WPrime, SuperPi, Cinebench, and AIDA64
WPrime is first up and being a multi-threaded benchmark. We know it will scale with any CPU we throw at it. You can manually set the number of workers or threads you want to allocate to the calculation, which we did the total thread count for each CPU to ensure we measure the maximum performance the CPU can offer.
The 32M test is the shorter one and shows how each CPU performs with a quick burst multi-core loading. Here we see the Aorus Xtreme pull right in line with the pack.
The 1024 test is the more extended version and can take form as short as under half a minute up to several minutes depending on thread count and frequency of the CPU being tested. The Aorus Xtreme falls within the margin for error here, I know its two 100ths of a second behind the Taichi and Maximus Extreme, but that's a very extreme knit pick.
SuperPi is a much older test, but it's worth including as it is a single-threaded computation workload that really can show in granular detail differences in the computational ability of the silicon being tested. One thing to note is that this is an aging application that tends to favor intel architecture, so don't be surprised when you see much better results by some chips, as those same chips you will see get beaten in other tests.
With SuperPi, it is a single-threaded workload, which can show the base efficiency of a platform. Here the Aorus Xtreme tops the charts, but its once again by an extremely narrow margin.
Cinebench is a long-standing render benchmark that has been heavily relied upon by both Intel and AMD to showcase their newest platforms during unveils. The benchmark has two tests, a single-core workload that will utilize one thread or 1T. There is also a multi-threaded test which uses all threads or nT of a tested CPU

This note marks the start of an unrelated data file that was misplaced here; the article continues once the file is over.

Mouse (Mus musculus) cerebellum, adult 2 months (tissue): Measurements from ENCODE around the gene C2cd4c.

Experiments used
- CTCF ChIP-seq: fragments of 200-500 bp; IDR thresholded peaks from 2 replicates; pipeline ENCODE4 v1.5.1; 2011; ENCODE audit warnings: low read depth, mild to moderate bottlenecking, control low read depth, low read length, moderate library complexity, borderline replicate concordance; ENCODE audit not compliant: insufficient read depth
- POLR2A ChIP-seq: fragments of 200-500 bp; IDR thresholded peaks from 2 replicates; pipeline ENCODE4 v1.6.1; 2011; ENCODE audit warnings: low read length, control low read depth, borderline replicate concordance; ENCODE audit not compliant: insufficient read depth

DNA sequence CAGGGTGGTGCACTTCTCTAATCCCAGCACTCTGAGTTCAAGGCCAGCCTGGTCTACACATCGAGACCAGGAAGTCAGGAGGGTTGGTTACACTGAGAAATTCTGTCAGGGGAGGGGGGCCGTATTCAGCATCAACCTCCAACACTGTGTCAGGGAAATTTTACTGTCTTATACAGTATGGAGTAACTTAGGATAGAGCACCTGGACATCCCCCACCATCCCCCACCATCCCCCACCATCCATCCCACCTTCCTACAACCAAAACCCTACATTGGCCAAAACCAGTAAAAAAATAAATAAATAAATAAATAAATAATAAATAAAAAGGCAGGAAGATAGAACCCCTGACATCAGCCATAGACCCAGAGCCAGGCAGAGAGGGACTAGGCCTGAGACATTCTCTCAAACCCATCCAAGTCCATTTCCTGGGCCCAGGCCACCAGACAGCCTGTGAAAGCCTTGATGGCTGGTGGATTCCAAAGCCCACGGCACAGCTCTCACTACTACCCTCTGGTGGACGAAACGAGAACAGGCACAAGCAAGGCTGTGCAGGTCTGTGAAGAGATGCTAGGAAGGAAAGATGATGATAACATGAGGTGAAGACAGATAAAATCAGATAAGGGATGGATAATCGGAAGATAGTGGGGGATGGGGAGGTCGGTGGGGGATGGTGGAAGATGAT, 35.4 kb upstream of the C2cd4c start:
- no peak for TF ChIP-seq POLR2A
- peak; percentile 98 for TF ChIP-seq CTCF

The multi-core test for Cinebench shows once again the Aorus Xtreme being ever so slightly behind the Taichi and the Maximus Extreme variant. I can likely attest this to early BIOS tuning, and we will see how this shapes up over time. The margin once again is close, but it is there.
Moving to the single-threaded test and the Aorus Xtreme jumps ahead of the other extreme model, while still trailing the Taichi by a mere three points.
Moving to Aida64, we start with memory performance. The read performance for the Aorus Xtreme is behind the rest, which was admittedly surprising. It did recover on the write test coming in behind the Taichi. Copy performance shows more of the same, while memory latency the Aorus Xtreme and the Maximus both fall toward the bottom.
The AES encryption test gives a result in MB/s, and the Aorus Xtreme shows a strong performance showing but a few ticks behind the Taichi and Supermicro offering.
For FPU testing, we have 32-bit single-precision first. Here the Aorus Xtreme shines topping the chart even if by a few FPS.
Now with the next level, we have the 64-bit double-precision test. Here the Aorus Xtreme drops behind the Taichi while still leading the Maximus board.
Lastly, we have 80-bit extended precision, and this one seems to level all of the boards out as they are all within a few points of each other.
Last updated: Jun 3, 2020 at 04:05 pm CDT
- Page 1 [Introduction, Specifications, and Pricing]
- Page 2 [Motherboard Features and Marketing]
- Page 3 [Packaging and Accessories]
- Page 4 [GIGABYTE Z490 Aorus Xtreme Overview]
- Page 5 [PCB and Circuit Analysis]
- Page 6 [BIOS/UEFI and Software]
- Page 7 [Test System and Configuration]
- Page 8 [WPrime, SuperPi, Cinebench, and AIDA64]
- Page 9 [Handbrake, Blender, POV-Ray, CoronaRender, 7-Zip, and WebXPRT]
- Page 10 [Unigine and UL Benchmarks]
- Page 11 [System I/O Benchmarks]
- Page 12 [Clocks, Overclocking, Thermals, and Power Consumption]
- Page 13 [Final Thoughts]